To be fit enough to be fired out of a cannon, many would imagine a need to spend hours in the gym — and have a diet closely monitored for calories, protein and other nutrients.
But circus member Skyler Miser — from one of America’s few ‘cannon flier’ families — revealed preparation is actually less strenuous than people may think.
The 20-year-old doesn’t spend long hours in the gym, and when she does occasionally visit, she performs just low-impact moves like squats to bolster strength in her legs.
More important for her, she told DailyMail.com, is yoga, which Ms Miser practices for 30 minutes a day to help her flexibility in order to avoid injury when fired from a cannon.
As for diet, she said she just tries to ‘eat healthy’ and consumes ‘a lot of protein shakes.’
The above picture shows Skyler Miser, 20, from Indiana, preparing to be fired out of a rocket (shown in orange)
Ms Miser has been working in the circus since she was 18 years old, following in the footsteps of her parents who are also ‘human cannonballs’
The 20-year-old is a star in the Ringling Bros Circus, a show that travels across the United States featuring acrobatics. She performs as the ‘human cannonball,’ where she is shot out of a giant cannon during her act.
For this, she climbs into an eight-foot cannon and, amid the sound of a drumroll and shouts from the audience, uses a ‘secret mechanism’ to launch herself out of the device.
Ms Miser said she flies from 0 to 50mph in less than half a second, shooting up to 35 feet into the air — as high as a three-story building — and traveling more than 110 feet before landing on a giant airbag.
As she soars — holding her body taut — she also does acrobatics such as flips to further impress the audience.
She told DailyMail.com: ‘It’s a bit nerve-racking. You get just one shot to get it right.’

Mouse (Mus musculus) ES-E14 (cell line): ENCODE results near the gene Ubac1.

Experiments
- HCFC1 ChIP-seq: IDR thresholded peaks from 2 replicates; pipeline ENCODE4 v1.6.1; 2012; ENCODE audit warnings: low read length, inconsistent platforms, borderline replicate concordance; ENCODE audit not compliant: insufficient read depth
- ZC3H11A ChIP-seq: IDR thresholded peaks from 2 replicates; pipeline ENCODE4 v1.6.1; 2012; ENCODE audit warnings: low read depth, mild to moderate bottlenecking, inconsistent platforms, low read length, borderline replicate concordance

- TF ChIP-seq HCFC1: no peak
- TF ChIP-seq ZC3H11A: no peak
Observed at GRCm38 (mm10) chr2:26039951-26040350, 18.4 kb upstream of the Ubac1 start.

She added: ‘[Flying out a cannon] is like being on a rollercoaster. [That] is how I describe it to people.
‘[But] you need to make sure you are really really tight while taking off.
‘It is hard to describe unless someone has done it before.’
Before being able to perform in the big show, she trained for months to learn how to be a human cannonball with her parents — who are both also professional cannon fliers.
They taught her the best stretches and yoga poses to do — including pigeon pose, low lunge and bridge pose that activate her hip flexors.
This is important for acrobats because it strengthens their muscles — which are involved in nearly all movements — and boosts their flexibility — helping to minimize the risk of injury.
They also taught her the best way to hold her body after being launched from the cannon — always straight and flexed — to avoid injury.
She also learned from her mother to meditate for five minutes just before her performance in order to ‘calm my nerves’.
She said: ‘You get just one shot literally because you can’t just go back in and fly out again.
‘So you really need to make sure you are well-prepared for your chance to shine.’